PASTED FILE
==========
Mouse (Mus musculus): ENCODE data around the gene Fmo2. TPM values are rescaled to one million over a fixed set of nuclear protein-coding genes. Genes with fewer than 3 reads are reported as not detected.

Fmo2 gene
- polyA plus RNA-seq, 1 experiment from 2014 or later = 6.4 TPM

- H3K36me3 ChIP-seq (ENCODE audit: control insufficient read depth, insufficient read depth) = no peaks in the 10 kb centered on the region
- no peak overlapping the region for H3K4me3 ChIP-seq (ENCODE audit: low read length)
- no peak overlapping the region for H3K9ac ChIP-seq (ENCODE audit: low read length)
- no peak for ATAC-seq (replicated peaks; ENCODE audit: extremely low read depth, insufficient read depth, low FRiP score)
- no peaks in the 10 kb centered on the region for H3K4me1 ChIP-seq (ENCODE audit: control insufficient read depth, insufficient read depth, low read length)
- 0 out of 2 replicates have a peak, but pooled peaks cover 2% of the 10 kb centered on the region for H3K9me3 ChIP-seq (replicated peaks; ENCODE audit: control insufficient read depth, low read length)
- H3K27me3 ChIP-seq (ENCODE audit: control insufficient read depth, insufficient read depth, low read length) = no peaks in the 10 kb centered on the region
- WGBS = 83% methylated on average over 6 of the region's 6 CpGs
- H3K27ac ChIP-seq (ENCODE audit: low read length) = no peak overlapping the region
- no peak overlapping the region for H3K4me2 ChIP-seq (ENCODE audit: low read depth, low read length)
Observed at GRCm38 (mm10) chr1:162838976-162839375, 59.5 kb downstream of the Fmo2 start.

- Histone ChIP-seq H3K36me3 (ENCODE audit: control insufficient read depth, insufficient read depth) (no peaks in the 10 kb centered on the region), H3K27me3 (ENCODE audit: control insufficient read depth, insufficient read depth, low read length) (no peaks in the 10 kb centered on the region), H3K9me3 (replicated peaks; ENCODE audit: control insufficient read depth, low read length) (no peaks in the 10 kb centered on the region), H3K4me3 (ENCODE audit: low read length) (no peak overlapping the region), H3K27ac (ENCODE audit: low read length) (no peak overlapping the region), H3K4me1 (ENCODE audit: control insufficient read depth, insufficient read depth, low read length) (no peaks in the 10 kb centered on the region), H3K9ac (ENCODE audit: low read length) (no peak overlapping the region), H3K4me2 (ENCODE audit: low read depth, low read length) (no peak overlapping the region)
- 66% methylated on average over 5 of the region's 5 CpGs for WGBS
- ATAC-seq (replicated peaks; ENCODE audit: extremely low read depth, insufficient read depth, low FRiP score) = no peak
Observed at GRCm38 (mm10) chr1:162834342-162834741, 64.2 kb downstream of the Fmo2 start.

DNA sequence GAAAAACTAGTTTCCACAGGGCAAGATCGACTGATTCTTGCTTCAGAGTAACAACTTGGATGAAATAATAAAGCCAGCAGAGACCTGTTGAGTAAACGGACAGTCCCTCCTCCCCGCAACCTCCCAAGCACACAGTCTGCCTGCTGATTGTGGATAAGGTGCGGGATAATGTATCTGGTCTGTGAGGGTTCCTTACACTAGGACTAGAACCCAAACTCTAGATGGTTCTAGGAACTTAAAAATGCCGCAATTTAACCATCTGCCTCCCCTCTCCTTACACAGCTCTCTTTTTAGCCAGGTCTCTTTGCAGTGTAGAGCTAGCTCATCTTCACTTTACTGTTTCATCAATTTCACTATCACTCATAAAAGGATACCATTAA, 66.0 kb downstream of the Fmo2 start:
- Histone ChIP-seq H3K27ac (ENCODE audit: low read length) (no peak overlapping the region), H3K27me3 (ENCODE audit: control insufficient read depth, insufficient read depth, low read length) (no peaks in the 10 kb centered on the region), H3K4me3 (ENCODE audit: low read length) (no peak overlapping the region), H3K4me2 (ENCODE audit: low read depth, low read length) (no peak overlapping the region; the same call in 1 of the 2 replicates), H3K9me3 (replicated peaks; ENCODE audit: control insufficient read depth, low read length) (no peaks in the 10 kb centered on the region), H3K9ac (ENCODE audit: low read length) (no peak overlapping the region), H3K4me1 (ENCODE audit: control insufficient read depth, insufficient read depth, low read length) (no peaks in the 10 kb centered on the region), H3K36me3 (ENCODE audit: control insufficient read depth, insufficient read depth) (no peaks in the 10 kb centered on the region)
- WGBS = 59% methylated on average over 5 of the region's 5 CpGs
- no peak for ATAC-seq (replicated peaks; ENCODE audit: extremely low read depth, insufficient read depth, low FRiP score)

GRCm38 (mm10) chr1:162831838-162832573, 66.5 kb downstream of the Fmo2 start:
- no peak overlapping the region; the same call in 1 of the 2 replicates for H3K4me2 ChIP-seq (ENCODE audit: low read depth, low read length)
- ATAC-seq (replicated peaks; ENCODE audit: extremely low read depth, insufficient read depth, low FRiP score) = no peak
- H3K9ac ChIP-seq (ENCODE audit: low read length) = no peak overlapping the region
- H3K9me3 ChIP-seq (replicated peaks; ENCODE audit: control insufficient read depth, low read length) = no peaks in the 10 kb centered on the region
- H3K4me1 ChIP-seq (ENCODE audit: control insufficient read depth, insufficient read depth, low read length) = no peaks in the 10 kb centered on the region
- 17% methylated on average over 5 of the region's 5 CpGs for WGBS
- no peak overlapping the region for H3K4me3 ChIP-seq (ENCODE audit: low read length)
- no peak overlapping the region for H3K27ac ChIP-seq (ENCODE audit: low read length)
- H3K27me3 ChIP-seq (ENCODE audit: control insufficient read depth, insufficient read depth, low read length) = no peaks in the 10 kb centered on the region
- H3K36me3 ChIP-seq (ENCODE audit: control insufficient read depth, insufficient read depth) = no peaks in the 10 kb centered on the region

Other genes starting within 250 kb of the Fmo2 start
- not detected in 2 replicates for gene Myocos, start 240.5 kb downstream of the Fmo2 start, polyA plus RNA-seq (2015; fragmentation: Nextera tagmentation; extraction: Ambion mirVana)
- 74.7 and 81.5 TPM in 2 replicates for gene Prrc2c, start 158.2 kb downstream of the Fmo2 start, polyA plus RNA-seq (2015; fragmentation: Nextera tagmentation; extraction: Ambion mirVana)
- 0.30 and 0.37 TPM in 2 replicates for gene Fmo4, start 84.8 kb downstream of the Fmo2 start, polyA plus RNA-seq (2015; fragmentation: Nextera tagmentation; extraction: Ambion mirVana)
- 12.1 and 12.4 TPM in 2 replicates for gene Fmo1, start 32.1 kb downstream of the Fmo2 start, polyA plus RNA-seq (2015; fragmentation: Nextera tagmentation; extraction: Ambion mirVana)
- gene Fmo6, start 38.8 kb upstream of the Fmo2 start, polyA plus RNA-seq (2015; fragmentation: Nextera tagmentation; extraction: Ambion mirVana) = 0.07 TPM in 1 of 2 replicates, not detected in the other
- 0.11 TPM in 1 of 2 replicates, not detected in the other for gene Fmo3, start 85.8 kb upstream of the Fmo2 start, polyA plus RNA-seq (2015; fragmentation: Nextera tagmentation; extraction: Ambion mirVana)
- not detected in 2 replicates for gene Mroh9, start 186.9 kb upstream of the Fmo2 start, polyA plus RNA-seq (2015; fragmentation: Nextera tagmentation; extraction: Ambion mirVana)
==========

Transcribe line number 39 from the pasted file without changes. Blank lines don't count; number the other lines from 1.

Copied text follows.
- gene Fmo6, start 38.8 kb upstream of the Fmo2 start, polyA plus RNA-seq (2015; fragmentation: Nextera tagmentation; extraction: Ambion mirVana) = 0.07 TPM in 1 of 2 replicates, not detected in the other